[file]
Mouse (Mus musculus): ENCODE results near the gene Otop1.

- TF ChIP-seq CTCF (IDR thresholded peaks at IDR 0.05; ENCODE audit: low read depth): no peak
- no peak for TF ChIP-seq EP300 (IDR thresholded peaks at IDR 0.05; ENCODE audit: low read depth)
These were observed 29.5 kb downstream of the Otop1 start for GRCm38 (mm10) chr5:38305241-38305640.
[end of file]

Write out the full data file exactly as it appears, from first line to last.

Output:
Mouse (Mus musculus): ENCODE results near the gene Otop1.

- TF ChIP-seq CTCF (IDR thresholded peaks at IDR 0.05; ENCODE audit: low read depth): no peak
- no peak for TF ChIP-seq EP300 (IDR thresholded peaks at IDR 0.05; ENCODE audit: low read depth)
These were observed 29.5 kb downstream of the Otop1 start for GRCm38 (mm10) chr5:38305241-38305640.